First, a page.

Job type

Zoo curator

£28k - £50k

Typical salary

37 – 48

Hours per week

Zoo curators oversee collections of animals held in zoos, managing staff, conservation work, and ensuring safety and wellbeing.

More info

  • Exciting work managing and conserving collections of animals in zoos and wildlife parks
  • You'll need excellent scientific knowledge along with good people and organising skills
  • Hours can be long and varied as animals need care 365 days a year

An exciting role for someone with a passion for animals and conservation, being a zoo curator enables you to spend time with animals in zoo collections and to work on their conservation and care.


  • Plan and manage the numbers and variety of animals in the collection
  • Plan breeding programmes and exchanges with other zoos and collections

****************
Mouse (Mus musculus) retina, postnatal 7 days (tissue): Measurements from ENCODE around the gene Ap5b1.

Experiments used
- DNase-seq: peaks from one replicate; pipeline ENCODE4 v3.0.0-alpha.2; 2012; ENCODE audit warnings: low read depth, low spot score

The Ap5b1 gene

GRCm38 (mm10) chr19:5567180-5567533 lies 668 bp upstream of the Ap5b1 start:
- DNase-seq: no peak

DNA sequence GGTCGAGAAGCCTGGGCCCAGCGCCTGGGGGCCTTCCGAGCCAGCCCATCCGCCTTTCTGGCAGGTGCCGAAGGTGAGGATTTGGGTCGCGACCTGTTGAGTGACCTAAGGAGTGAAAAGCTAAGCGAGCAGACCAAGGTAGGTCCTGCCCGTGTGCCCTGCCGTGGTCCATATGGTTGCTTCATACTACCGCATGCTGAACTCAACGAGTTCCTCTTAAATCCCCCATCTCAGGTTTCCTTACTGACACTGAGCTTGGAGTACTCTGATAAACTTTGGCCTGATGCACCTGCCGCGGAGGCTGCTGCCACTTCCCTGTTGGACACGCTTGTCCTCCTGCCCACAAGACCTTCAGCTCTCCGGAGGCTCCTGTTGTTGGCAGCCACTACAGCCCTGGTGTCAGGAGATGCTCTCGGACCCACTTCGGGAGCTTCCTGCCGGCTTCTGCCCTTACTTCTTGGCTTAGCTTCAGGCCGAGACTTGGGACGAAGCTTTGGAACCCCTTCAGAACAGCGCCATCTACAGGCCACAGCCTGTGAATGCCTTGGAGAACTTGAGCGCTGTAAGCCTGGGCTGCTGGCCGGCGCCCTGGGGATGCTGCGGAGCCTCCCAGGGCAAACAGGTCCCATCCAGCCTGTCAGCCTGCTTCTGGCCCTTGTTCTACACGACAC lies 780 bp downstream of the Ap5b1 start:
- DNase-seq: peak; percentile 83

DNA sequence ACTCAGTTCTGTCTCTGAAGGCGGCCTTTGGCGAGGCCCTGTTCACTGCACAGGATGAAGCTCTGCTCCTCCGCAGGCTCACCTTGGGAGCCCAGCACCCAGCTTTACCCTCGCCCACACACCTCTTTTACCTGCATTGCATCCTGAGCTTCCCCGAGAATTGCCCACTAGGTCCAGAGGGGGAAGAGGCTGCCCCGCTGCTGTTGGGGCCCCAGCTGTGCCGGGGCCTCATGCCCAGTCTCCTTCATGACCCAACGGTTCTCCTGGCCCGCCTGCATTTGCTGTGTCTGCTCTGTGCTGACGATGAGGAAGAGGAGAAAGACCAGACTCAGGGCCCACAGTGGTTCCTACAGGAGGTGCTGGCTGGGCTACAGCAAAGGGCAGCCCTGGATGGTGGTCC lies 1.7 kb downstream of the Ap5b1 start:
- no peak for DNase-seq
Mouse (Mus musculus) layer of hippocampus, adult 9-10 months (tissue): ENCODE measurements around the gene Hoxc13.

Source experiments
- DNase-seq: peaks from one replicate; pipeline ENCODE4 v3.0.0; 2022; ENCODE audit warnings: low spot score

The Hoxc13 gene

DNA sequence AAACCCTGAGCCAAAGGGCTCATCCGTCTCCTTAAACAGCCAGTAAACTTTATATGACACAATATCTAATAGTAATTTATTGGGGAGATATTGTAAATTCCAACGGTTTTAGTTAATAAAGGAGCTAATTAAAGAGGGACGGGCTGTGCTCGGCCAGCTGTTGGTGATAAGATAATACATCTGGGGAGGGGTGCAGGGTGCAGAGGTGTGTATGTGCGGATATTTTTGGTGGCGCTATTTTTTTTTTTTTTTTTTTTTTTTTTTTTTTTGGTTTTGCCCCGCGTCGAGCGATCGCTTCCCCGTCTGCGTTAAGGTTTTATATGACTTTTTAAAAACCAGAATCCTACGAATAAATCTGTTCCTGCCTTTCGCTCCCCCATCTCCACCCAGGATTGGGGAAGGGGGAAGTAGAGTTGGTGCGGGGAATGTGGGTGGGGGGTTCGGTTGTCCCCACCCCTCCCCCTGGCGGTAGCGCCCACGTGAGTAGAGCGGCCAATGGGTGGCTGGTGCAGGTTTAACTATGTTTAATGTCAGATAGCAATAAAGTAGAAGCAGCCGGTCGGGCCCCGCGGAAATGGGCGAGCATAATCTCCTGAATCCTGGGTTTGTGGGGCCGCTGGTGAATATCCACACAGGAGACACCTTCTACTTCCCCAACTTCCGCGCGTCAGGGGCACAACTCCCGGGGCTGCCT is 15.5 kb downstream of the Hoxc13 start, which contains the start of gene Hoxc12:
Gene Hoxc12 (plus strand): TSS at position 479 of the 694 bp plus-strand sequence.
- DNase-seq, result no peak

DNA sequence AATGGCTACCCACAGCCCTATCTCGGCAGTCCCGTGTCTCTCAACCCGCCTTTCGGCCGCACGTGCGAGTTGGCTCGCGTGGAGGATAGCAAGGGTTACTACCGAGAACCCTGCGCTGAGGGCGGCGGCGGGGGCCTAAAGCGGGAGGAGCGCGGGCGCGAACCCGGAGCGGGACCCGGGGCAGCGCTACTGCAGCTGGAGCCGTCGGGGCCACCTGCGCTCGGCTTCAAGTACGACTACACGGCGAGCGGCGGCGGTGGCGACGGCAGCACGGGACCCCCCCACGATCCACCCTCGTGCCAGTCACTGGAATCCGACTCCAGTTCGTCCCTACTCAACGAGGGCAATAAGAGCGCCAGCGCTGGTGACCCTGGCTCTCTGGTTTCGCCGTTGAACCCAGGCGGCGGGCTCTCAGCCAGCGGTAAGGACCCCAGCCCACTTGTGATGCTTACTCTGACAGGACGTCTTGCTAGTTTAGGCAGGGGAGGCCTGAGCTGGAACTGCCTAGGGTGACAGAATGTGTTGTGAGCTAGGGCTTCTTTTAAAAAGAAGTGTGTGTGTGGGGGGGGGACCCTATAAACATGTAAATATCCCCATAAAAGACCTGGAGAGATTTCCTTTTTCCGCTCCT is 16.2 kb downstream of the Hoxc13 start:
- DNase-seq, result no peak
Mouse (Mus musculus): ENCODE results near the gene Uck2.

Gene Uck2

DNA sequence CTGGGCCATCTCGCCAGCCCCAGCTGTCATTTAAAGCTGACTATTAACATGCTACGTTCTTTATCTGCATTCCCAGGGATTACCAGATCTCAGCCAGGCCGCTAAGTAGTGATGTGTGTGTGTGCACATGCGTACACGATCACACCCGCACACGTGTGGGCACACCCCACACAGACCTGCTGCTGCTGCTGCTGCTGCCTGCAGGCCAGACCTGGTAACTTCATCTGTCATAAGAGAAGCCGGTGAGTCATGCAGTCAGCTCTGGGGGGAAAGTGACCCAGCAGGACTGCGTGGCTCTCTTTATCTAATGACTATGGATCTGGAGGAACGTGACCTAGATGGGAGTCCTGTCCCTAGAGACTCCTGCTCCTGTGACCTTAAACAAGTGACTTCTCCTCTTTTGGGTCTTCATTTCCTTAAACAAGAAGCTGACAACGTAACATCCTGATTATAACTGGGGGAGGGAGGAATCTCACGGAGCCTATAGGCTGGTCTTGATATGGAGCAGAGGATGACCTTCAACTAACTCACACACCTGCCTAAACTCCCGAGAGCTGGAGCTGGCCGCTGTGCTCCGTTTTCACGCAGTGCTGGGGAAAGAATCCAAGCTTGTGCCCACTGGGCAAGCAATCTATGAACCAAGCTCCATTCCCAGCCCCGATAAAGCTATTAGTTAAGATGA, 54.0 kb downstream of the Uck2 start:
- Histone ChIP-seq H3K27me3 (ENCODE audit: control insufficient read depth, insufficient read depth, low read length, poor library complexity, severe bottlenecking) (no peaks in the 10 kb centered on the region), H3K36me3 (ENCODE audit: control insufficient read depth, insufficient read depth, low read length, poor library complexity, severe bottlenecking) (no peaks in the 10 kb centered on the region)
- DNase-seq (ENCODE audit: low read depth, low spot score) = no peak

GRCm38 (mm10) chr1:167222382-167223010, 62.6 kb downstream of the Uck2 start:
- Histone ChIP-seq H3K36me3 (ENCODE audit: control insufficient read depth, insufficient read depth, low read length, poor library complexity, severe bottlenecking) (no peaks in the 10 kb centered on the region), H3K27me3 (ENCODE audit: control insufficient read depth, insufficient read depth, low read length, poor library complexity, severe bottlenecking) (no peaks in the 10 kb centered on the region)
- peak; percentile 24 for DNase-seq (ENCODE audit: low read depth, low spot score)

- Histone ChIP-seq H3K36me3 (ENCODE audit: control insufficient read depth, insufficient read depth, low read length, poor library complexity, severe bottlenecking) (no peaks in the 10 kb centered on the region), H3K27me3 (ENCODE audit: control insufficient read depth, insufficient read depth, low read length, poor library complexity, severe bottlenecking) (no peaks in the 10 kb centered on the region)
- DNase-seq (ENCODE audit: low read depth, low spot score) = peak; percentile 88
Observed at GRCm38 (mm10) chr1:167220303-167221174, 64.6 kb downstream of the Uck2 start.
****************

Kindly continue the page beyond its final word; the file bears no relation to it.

• Develop conservation programmes
  • Oversee teams of staff and budgets
  • Ensure that animal health and welfare standards are met
  • Oversee health and safety for visitors and staff
  • Develop visitor experience and public education programmes
  • Manage budgets


You may need to work unusual hours and shifts to ensure all animals are cared for 24/7, and you may have opportunities to travel to visit other collections or conservation projects.

You'll need

Most zoo curators will have a degree in zoology or another relevant subject like biological science, but there may also be opportunities to work your way up or study while you work in a more junior role within zookeeping.

Many curators will start out in animal care roles within a zoo or wildlife park and work their way up into curator positions. Starting out by volunteering at a zoo, wildlife park, or for an animal or conservation charity is a good way to gain some experience, build your CV, and find out if this role is for you.


Zoo curators might work with a specialist group of animals like mammals, reptiles, or birds, within a zoo collection or they might have a management role overseeing the whole collection.